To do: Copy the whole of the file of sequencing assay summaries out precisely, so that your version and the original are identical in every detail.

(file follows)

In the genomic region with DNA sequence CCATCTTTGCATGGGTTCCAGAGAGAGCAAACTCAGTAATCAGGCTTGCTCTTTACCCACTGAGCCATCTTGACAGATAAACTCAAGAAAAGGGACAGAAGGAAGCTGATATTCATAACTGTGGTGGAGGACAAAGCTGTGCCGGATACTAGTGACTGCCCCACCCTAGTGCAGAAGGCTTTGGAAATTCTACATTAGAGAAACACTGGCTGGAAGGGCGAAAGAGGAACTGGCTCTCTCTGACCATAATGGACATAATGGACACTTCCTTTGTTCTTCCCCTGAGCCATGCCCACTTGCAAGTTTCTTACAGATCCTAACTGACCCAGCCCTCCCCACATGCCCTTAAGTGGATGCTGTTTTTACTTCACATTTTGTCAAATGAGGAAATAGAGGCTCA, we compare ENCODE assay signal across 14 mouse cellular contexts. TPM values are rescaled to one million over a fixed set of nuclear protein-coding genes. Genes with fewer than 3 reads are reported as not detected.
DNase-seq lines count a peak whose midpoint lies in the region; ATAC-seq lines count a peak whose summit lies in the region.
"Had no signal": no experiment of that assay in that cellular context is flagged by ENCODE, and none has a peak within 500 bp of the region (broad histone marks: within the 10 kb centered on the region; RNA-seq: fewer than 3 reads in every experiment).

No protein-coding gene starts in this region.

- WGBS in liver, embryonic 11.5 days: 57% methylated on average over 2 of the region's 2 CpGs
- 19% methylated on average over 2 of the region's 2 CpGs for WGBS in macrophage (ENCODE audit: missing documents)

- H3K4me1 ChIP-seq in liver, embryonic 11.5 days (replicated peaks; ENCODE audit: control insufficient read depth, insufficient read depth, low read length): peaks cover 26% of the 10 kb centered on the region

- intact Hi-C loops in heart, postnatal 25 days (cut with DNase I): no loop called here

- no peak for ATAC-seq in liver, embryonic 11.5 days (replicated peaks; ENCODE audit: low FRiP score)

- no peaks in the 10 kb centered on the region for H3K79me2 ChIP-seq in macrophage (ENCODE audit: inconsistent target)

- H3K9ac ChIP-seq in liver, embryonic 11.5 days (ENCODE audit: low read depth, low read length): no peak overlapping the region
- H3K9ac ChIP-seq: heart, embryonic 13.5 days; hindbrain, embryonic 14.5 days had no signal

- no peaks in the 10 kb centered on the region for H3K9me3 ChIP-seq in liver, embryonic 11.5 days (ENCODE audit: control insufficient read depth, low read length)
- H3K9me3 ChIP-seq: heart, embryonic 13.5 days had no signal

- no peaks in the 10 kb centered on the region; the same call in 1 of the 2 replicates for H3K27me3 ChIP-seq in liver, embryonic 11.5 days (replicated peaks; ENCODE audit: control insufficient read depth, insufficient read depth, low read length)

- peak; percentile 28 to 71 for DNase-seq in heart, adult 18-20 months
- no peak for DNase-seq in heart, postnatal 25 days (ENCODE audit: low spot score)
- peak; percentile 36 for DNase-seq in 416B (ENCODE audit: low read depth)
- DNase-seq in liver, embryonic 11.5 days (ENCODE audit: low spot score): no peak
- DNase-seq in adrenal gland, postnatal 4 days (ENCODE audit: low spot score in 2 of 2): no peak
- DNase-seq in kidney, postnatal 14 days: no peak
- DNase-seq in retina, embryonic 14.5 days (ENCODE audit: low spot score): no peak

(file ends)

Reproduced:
In the genomic region with DNA sequence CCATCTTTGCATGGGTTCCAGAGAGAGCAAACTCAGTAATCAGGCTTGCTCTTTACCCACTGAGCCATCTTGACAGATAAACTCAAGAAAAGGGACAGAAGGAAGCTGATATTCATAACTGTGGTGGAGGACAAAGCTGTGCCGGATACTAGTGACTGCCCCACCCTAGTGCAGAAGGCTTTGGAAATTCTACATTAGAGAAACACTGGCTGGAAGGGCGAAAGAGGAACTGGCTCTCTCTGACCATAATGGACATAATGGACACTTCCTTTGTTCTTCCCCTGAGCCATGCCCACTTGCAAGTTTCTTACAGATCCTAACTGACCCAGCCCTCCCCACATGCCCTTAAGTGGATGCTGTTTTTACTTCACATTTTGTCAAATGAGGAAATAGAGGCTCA, we compare ENCODE assay signal across 14 mouse cellular contexts. TPM values are rescaled to one million over a fixed set of nuclear protein-coding genes. Genes with fewer than 3 reads are reported as not detected.
DNase-seq lines count a peak whose midpoint lies in the region; ATAC-seq lines count a peak whose summit lies in the region.
"Had no signal": no experiment of that assay in that cellular context is flagged by ENCODE, and none has a peak within 500 bp of the region (broad histone marks: within the 10 kb centered on the region; RNA-seq: fewer than 3 reads in every experiment).

No protein-coding gene starts in this region.

- WGBS in liver, embryonic 11.5 days: 57% methylated on average over 2 of the region's 2 CpGs
- 19% methylated on average over 2 of the region's 2 CpGs for WGBS in macrophage (ENCODE audit: missing documents)

- H3K4me1 ChIP-seq in liver, embryonic 11.5 days (replicated peaks; ENCODE audit: control insufficient read depth, insufficient read depth, low read length): peaks cover 26% of the 10 kb centered on the region

- intact Hi-C loops in heart, postnatal 25 days (cut with DNase I): no loop called here

- no peak for ATAC-seq in liver, embryonic 11.5 days (replicated peaks; ENCODE audit: low FRiP score)

- no peaks in the 10 kb centered on the region for H3K79me2 ChIP-seq in macrophage (ENCODE audit: inconsistent target)

- H3K9ac ChIP-seq in liver, embryonic 11.5 days (ENCODE audit: low read depth, low read length): no peak overlapping the region
- H3K9ac ChIP-seq: heart, embryonic 13.5 days; hindbrain, embryonic 14.5 days had no signal

- no peaks in the 10 kb centered on the region for H3K9me3 ChIP-seq in liver, embryonic 11.5 days (ENCODE audit: control insufficient read depth, low read length)
- H3K9me3 ChIP-seq: heart, embryonic 13.5 days had no signal

- no peaks in the 10 kb centered on the region; the same call in 1 of the 2 replicates for H3K27me3 ChIP-seq in liver, embryonic 11.5 days (replicated peaks; ENCODE audit: control insufficient read depth, insufficient read depth, low read length)

- peak; percentile 28 to 71 for DNase-seq in heart, adult 18-20 months
- no peak for DNase-seq in heart, postnatal 25 days (ENCODE audit: low spot score)
- peak; percentile 36 for DNase-seq in 416B (ENCODE audit: low read depth)
- DNase-seq in liver, embryonic 11.5 days (ENCODE audit: low spot score): no peak
- DNase-seq in adrenal gland, postnatal 4 days (ENCODE audit: low spot score in 2 of 2): no peak
- DNase-seq in kidney, postnatal 14 days: no peak
- DNase-seq in retina, embryonic 14.5 days (ENCODE audit: low spot score): no peak